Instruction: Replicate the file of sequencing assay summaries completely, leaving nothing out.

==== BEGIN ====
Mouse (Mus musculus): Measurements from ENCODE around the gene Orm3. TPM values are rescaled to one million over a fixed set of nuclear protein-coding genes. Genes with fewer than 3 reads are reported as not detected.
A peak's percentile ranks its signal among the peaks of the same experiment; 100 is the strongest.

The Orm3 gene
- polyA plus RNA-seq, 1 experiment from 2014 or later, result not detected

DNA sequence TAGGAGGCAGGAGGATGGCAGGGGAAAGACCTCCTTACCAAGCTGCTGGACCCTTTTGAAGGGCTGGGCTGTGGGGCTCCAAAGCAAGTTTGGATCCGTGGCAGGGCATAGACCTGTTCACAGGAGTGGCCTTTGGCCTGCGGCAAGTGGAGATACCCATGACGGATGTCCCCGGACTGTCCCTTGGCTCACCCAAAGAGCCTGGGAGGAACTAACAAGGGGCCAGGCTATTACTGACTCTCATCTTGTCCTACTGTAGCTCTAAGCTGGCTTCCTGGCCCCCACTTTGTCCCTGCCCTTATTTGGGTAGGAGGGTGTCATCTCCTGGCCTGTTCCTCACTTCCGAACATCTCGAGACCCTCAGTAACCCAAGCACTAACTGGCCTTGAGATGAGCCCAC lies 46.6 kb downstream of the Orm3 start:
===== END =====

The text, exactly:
Mouse (Mus musculus): Measurements from ENCODE around the gene Orm3. TPM values are rescaled to one million over a fixed set of nuclear protein-coding genes. Genes with fewer than 3 reads are reported as not detected.
A peak's percentile ranks its signal among the peaks of the same experiment; 100 is the strongest.

The Orm3 gene
- polyA plus RNA-seq, 1 experiment from 2014 or later, result not detected

DNA sequence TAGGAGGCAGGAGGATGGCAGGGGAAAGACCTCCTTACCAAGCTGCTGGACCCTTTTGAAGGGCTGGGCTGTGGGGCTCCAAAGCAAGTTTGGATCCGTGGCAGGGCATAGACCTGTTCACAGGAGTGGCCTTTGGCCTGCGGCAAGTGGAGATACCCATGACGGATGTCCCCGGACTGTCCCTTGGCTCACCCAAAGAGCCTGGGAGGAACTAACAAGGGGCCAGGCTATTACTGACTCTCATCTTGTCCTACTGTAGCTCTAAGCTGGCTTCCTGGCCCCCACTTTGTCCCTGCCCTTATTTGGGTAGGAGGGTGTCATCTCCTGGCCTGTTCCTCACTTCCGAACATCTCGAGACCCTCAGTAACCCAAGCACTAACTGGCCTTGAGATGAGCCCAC lies 46.6 kb downstream of the Orm3 start: